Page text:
While it’s been over two years since former Speaker of the Texas House Joe Straus announced he would be leaving the legislature, that hasn’t stopped him from continuing to help his friends in the Texas Capitol, doling out campaign cash to several former allies.
In June of 2019, after the legislative session, Straus announced he would be starting the Texas Forever Forward PAC and seeding the effort with an initial $2.5 million investment left over from his campaign coffers.
With the same kind of veiled language commonly used by liberal Republicans in Austin, Straus said he started the PAC to “promote a thoughtful, conservative approach to governing and rising political leaders ready to ensure a bright future for all Texans.”
But the PAC’s first round of donations doesn’t appear to be going to “rising political leaders” at all; predictably, it seems to be flowing to the same tired faces who assisted Straus and his reign of obstruction.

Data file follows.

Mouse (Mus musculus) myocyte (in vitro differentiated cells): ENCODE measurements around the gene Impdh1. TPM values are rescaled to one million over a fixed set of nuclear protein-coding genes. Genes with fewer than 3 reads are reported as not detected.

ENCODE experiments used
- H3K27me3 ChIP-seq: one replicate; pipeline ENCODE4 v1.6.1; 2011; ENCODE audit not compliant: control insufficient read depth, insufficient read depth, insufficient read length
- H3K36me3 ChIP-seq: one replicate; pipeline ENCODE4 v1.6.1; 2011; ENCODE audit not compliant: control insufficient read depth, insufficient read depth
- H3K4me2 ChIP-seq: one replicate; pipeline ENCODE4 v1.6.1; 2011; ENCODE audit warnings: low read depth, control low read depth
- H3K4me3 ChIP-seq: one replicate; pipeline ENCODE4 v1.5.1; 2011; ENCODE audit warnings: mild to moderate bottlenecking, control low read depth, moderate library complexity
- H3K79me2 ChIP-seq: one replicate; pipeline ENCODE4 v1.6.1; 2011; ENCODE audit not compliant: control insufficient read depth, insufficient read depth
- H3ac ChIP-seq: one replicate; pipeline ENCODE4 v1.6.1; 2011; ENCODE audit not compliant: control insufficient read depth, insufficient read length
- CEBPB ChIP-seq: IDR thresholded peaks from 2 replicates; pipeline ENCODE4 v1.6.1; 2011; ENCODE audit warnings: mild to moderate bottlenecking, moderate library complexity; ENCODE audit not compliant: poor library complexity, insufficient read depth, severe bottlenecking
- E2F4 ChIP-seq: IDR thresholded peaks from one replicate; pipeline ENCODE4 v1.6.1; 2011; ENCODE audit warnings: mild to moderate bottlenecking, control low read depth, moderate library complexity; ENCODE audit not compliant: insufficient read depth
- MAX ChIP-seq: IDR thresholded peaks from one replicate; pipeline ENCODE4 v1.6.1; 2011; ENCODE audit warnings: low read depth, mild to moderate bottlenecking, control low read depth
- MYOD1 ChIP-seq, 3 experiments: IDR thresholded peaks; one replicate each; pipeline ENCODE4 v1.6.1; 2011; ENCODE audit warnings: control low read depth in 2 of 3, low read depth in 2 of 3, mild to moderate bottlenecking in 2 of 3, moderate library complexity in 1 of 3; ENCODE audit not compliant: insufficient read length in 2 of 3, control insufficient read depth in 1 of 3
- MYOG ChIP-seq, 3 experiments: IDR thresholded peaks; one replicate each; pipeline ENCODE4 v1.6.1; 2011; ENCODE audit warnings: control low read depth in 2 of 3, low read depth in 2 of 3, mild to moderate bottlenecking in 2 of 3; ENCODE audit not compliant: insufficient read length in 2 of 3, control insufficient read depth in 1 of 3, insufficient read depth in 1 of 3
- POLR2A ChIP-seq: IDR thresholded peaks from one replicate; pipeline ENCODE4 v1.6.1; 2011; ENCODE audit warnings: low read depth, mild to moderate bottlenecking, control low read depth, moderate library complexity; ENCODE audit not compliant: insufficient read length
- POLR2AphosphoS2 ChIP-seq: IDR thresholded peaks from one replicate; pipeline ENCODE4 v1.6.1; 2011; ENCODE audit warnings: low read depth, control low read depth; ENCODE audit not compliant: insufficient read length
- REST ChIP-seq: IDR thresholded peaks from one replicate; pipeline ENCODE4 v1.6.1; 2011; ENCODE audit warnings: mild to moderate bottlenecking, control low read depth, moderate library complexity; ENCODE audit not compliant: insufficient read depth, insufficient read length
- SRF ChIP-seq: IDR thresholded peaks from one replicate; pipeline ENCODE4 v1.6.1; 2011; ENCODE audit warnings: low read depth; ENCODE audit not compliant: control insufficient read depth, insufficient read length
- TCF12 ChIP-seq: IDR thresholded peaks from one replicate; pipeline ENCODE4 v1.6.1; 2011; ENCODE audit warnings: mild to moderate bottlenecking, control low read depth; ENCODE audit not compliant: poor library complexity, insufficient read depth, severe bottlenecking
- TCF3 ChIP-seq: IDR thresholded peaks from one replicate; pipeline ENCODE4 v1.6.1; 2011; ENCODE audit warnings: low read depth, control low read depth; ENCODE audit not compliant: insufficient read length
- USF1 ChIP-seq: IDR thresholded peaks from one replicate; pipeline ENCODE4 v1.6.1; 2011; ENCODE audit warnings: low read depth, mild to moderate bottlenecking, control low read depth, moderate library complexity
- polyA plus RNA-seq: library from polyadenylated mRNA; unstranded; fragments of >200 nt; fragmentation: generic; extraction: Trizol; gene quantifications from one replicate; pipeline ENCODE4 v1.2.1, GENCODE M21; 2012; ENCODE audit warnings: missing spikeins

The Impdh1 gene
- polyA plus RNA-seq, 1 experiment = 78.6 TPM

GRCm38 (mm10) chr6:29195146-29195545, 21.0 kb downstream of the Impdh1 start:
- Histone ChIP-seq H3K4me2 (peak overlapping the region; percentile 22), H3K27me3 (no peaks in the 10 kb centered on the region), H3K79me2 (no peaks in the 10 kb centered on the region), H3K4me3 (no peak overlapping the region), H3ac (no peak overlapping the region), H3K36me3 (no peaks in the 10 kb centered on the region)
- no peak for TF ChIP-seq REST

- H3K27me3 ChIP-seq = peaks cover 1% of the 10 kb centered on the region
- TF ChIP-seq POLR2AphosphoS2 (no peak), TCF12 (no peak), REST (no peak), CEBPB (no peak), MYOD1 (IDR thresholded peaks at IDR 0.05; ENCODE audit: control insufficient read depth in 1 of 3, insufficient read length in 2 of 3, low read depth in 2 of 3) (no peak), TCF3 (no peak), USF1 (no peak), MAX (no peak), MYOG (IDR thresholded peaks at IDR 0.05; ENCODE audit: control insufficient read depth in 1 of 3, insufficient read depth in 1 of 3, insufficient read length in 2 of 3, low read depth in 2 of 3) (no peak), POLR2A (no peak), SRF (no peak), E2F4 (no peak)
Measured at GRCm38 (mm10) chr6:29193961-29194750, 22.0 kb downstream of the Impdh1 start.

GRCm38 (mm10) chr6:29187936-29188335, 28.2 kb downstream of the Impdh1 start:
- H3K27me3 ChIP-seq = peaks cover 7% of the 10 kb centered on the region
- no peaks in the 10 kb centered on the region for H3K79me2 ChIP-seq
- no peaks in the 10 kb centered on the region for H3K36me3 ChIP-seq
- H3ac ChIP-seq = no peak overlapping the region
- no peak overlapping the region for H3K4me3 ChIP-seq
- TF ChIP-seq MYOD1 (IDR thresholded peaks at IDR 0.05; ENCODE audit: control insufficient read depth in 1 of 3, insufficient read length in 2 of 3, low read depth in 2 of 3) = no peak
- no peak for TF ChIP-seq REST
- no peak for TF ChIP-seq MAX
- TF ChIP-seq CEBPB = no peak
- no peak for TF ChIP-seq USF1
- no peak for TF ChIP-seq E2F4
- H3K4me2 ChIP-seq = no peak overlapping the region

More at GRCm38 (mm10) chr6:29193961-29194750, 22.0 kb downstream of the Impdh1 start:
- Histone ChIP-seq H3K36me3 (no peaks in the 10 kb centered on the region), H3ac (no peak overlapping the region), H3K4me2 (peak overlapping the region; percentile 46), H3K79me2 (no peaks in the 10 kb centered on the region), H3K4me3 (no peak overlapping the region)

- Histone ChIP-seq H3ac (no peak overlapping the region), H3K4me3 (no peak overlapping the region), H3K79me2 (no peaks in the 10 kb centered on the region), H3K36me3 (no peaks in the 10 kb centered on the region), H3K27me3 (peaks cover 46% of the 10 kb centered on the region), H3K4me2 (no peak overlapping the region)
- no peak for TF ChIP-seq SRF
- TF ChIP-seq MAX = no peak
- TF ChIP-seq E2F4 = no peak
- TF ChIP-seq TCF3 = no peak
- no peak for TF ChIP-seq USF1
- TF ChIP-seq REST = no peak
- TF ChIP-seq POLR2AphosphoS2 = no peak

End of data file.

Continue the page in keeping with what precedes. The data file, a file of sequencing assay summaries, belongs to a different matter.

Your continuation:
The most recent campaign finance filings, which cover the second half of 2019, reveal the PAC gave $5,000 each to the following Republican lawmakers:
|State Representative||2019 Fiscal Responsibility Index Score|
|Dan Flynn (Van)||61|
|Chris Paddie (Marshall)||47|
|Geanie Morrison (Victoria)||41|
|J.D. Sheffield (Gatesville)||39|
|Drew Darby (San Angelo)||52|
|Phil Stephenson (Wharton)||46|
|Dan Huberty (Kingwood)||37|
|Dennis Paul (Clear Lake)||62|
Besides their dismal record of standing up for taxpayers, these members also share another common thread: they all have opponents in the upcoming March primary.
Taking power in 2009 through the result of a Democrat-led coup against Republican Speaker Tom Craddick of Midland, Straus spent almost a decade obstructing and subverting the will of Republican primary voters and the party platform—killing efforts to protect life, gun rights, and to limit government from coming to the floor of the Texas House.
After the Republican Caucus passed bylaws to elect a unified Republican candidate for speaker, Straus was forced to call it quits, leaving the post—and the legislature—after 10 years behind the gavel.
With still nearly $2.5 million on hand, however, it will be interesting to see which candidates—Republican or Democrat—Straus decides to give cash to next.